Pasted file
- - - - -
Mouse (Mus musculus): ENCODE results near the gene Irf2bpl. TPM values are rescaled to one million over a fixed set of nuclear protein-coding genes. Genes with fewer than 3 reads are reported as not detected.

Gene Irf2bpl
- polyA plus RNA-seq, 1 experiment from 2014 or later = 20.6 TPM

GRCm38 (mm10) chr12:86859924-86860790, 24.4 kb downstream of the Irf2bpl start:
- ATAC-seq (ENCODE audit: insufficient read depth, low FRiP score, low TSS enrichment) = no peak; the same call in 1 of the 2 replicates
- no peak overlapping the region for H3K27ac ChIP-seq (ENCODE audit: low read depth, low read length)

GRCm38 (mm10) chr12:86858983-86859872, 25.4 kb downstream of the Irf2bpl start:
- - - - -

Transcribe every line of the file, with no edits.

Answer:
Mouse (Mus musculus): ENCODE results near the gene Irf2bpl. TPM values are rescaled to one million over a fixed set of nuclear protein-coding genes. Genes with fewer than 3 reads are reported as not detected.

Gene Irf2bpl
- polyA plus RNA-seq, 1 experiment from 2014 or later = 20.6 TPM

GRCm38 (mm10) chr12:86859924-86860790, 24.4 kb downstream of the Irf2bpl start:
- ATAC-seq (ENCODE audit: insufficient read depth, low FRiP score, low TSS enrichment) = no peak; the same call in 1 of the 2 replicates
- no peak overlapping the region for H3K27ac ChIP-seq (ENCODE audit: low read depth, low read length)

GRCm38 (mm10) chr12:86858983-86859872, 25.4 kb downstream of the Irf2bpl start: